When the answer on your closed question was a yes, you can continue with asking another open-ended question, like a question to the void.
Questioning To The Void
This technique is taught in the Kepner-Tregoe courses. With a question to the void you can dive deeper into the details by using a part of the previous answer in your next question, like: You mentioned various stakeholders, why do you think these stakeholders are important? You keep re-asking a question until you get to ‘the void’.
Another type of questioning to the void is the so called “What else”question. With the “what else” question, you can broaden the type of information you collect. For example: “What else do you think is important to take into consideration?”
By using both type of questions you let the delegates think deeper and more broadly about the topics, while encouraging their analytical abilities.
3. Observation and Coaching Skills
Good questioning skills are important for a facilitator, but you also need to have observation and coaching skills.
Observe how the various groups perform. For example, when groups prepare for an assignment, take note of how they’re working together and how they are organized. Is the group managing the assignment properly? Did they organize the different tasks for the preparation of the assignment? Is somebody monitoring the time? Is someone creating content for the presentation? s everyone actively involved in the assignment? You can observe various details, create a small checklist and use it when observing the groups.
Also when the groups present their results, observe their behavior, but also observe the behavior of the audience.
What do I mean by coaching skills? I mean coaching the delegates in the right direction, without actually instructing or correcting them. Use tact, diplomacy and humor to coach your delegates, in combination with the questioning methods mentioned above.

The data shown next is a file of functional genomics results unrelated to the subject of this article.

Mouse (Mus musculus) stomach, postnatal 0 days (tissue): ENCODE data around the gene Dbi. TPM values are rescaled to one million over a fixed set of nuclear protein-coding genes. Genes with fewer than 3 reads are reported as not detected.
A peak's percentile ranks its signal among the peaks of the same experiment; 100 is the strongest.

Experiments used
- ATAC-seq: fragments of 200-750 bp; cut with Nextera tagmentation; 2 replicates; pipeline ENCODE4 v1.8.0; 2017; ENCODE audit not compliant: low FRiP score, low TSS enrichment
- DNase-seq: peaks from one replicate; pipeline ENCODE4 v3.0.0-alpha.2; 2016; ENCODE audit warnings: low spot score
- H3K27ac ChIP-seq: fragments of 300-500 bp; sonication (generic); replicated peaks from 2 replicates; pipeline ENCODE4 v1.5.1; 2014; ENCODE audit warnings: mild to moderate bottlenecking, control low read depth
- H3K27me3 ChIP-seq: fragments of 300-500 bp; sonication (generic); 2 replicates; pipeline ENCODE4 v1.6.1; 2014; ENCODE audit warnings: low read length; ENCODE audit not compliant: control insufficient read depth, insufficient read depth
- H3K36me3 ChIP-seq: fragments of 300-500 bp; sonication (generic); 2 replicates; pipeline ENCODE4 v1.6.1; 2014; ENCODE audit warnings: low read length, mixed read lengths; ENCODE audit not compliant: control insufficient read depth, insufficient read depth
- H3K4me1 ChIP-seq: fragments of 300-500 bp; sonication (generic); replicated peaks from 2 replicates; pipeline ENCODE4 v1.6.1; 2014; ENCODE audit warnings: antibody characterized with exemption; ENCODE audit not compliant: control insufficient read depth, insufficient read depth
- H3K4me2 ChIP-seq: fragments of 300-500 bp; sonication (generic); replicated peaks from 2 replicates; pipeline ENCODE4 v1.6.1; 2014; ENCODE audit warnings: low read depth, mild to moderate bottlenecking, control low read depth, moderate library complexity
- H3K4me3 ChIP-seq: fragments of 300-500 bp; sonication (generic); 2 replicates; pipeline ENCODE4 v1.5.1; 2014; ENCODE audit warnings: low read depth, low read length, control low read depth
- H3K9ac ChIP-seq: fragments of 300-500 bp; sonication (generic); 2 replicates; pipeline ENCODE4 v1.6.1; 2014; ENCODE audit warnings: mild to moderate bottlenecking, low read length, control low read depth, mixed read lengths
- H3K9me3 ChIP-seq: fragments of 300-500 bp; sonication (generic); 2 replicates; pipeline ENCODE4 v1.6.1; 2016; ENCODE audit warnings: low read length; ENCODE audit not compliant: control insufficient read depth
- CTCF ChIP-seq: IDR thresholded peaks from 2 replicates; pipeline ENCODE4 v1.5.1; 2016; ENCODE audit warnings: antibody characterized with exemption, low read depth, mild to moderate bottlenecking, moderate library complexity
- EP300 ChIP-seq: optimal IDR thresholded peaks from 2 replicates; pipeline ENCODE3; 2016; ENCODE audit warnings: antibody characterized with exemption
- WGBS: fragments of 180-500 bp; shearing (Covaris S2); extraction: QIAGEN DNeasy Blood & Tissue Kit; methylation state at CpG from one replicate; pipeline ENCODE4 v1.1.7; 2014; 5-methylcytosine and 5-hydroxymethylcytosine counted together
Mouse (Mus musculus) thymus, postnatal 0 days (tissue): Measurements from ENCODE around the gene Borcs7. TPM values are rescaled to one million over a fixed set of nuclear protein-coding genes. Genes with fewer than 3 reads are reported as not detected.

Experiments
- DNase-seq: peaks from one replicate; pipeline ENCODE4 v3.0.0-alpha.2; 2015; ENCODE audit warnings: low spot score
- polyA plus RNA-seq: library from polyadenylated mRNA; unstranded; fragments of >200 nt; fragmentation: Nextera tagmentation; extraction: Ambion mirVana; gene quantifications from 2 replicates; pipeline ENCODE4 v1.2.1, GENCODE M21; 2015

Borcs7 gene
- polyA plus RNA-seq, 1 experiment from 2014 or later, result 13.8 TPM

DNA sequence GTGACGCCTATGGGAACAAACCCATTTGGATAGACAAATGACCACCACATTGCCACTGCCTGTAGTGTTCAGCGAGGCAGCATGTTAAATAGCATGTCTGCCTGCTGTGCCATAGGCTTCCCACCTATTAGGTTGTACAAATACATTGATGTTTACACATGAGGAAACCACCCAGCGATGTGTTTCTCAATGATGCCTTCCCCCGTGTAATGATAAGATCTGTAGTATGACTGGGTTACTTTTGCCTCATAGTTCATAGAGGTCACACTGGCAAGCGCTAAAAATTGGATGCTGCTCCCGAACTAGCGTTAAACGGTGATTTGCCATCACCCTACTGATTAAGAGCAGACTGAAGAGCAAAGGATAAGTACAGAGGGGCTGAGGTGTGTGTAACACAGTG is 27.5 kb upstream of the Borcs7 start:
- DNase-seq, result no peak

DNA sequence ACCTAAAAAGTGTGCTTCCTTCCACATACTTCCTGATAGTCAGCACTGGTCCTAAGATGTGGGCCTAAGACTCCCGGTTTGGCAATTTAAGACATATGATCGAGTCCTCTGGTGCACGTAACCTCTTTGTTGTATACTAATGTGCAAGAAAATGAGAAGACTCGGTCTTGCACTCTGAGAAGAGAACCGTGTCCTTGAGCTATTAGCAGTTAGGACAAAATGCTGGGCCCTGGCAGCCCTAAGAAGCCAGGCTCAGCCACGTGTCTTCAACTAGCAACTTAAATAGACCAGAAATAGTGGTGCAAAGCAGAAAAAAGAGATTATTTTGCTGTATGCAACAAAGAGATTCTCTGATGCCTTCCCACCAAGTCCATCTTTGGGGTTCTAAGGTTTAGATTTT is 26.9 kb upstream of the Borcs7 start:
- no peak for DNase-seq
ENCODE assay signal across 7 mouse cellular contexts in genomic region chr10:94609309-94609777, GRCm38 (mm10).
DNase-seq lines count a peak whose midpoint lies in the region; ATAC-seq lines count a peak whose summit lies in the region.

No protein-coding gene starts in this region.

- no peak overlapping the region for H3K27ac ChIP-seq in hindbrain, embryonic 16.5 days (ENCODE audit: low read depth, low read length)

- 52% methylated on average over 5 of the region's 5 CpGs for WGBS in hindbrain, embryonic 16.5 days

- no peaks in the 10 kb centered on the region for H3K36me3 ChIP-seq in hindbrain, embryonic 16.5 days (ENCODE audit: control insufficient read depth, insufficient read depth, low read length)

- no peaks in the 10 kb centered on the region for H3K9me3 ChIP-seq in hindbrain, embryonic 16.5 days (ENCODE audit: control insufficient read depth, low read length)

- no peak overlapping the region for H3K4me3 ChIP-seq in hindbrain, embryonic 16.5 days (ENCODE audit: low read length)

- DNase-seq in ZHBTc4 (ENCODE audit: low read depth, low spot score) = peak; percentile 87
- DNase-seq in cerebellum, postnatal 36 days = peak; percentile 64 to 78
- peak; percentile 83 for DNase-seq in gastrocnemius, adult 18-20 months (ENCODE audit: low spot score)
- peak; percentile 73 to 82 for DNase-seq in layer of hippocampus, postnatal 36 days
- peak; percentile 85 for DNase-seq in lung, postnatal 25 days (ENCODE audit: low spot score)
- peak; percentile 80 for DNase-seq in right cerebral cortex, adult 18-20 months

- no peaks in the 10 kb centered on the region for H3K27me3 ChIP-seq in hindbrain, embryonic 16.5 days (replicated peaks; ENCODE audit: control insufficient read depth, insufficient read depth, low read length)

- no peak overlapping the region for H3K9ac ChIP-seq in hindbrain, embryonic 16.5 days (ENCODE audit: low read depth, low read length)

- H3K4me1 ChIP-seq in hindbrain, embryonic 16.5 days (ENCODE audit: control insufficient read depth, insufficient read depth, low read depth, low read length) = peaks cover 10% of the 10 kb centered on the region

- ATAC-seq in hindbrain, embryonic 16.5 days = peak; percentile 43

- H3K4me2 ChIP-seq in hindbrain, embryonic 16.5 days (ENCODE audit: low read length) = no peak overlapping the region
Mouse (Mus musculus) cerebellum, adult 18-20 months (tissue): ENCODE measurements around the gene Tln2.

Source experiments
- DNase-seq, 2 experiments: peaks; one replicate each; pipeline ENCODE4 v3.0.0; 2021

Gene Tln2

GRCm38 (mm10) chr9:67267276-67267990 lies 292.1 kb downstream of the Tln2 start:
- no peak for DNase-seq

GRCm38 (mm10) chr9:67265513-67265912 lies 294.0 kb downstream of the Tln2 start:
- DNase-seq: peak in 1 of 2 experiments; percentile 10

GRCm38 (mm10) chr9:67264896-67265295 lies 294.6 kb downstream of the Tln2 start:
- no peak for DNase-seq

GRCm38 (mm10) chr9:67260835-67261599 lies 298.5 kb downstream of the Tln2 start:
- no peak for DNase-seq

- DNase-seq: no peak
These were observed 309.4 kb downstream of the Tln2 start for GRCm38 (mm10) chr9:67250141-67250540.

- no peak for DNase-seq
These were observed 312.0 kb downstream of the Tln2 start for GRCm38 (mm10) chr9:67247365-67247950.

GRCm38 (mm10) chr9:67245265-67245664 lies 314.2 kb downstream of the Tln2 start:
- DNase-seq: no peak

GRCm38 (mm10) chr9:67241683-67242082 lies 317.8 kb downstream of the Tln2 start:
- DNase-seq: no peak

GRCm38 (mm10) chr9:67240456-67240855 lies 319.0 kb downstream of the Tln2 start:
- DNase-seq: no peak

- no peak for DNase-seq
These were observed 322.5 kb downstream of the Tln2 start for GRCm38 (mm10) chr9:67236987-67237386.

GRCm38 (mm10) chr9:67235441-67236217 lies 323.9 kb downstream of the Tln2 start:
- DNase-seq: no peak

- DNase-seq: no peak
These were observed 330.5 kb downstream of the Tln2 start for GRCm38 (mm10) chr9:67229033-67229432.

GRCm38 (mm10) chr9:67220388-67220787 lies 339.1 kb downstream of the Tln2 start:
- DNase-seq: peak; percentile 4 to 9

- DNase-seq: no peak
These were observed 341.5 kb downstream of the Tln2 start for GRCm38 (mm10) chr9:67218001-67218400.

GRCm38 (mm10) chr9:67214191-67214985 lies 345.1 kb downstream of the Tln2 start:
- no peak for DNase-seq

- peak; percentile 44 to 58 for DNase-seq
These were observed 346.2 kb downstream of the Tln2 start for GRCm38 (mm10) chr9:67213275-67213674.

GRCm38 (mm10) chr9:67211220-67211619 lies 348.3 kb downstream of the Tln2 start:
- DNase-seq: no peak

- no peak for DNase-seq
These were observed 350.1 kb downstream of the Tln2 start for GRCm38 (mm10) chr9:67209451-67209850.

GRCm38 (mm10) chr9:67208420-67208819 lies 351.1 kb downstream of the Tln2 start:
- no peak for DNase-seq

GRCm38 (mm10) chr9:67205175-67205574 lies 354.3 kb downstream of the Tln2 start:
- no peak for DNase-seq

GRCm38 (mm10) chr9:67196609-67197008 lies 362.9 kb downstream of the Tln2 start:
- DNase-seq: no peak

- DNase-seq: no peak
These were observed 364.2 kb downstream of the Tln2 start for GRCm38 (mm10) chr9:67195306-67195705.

In my earlier blog post, I mentioned that the facilitator role is very different from being a traditional trainer. You’ll need to switch between the two roles throughout the training for enhanced coaching. You may play the role of a CEO/CIO when participants work on an assignment, versus the trainer role you hold when going over the core course content. When the delegates ask a question you’ll need to take the role you are playing into account – feel free to ask the participant which answer they would want, a CEO/CIO’s answer or you as their trainer?
In the ITIL Practitioner course, communication is one of the core learning objectives. As a facilitator, make sure you are a top communicator yourself, this ties into your questioning and coaching abilities. I’d say you should ‘own’ your communication skills to boost your effectiveness as a trainer/facilitator, but as my colleague recently wrote in this blog post: if you want to own it, you have to know everything about it.